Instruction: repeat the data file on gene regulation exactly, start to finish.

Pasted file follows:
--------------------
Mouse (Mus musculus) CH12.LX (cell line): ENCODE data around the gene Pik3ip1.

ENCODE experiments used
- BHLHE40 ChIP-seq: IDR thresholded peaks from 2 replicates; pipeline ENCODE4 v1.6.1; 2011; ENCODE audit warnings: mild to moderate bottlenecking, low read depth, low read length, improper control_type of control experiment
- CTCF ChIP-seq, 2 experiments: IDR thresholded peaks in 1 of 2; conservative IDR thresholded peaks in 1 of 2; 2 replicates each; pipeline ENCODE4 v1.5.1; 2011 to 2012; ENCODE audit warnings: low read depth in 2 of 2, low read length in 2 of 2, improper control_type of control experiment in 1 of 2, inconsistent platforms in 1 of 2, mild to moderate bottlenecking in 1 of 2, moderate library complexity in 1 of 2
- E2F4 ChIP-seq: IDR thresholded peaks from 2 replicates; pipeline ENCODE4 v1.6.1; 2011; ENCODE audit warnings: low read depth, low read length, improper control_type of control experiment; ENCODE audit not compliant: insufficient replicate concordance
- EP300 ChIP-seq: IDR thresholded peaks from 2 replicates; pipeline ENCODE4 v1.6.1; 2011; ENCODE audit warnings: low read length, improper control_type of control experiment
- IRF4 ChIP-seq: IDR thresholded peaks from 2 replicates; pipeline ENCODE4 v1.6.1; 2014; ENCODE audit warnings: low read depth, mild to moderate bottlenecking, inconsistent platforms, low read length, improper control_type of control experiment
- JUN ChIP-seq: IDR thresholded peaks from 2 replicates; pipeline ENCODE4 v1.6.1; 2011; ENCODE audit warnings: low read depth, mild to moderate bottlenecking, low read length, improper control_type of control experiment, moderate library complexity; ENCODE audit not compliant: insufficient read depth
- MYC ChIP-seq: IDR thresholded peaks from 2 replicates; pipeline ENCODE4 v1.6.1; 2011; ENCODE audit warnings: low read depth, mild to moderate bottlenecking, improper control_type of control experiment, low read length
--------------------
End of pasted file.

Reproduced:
Mouse (Mus musculus) CH12.LX (cell line): ENCODE data around the gene Pik3ip1.

ENCODE experiments used
- BHLHE40 ChIP-seq: IDR thresholded peaks from 2 replicates; pipeline ENCODE4 v1.6.1; 2011; ENCODE audit warnings: mild to moderate bottlenecking, low read depth, low read length, improper control_type of control experiment
- CTCF ChIP-seq, 2 experiments: IDR thresholded peaks in 1 of 2; conservative IDR thresholded peaks in 1 of 2; 2 replicates each; pipeline ENCODE4 v1.5.1; 2011 to 2012; ENCODE audit warnings: low read depth in 2 of 2, low read length in 2 of 2, improper control_type of control experiment in 1 of 2, inconsistent platforms in 1 of 2, mild to moderate bottlenecking in 1 of 2, moderate library complexity in 1 of 2
- E2F4 ChIP-seq: IDR thresholded peaks from 2 replicates; pipeline ENCODE4 v1.6.1; 2011; ENCODE audit warnings: low read depth, low read length, improper control_type of control experiment; ENCODE audit not compliant: insufficient replicate concordance
- EP300 ChIP-seq: IDR thresholded peaks from 2 replicates; pipeline ENCODE4 v1.6.1; 2011; ENCODE audit warnings: low read length, improper control_type of control experiment
- IRF4 ChIP-seq: IDR thresholded peaks from 2 replicates; pipeline ENCODE4 v1.6.1; 2014; ENCODE audit warnings: low read depth, mild to moderate bottlenecking, inconsistent platforms, low read length, improper control_type of control experiment
- JUN ChIP-seq: IDR thresholded peaks from 2 replicates; pipeline ENCODE4 v1.6.1; 2011; ENCODE audit warnings: low read depth, mild to moderate bottlenecking, low read length, improper control_type of control experiment, moderate library complexity; ENCODE audit not compliant: insufficient read depth
- MYC ChIP-seq: IDR thresholded peaks from 2 replicates; pipeline ENCODE4 v1.6.1; 2011; ENCODE audit warnings: low read depth, mild to moderate bottlenecking, improper control_type of control experiment, low read length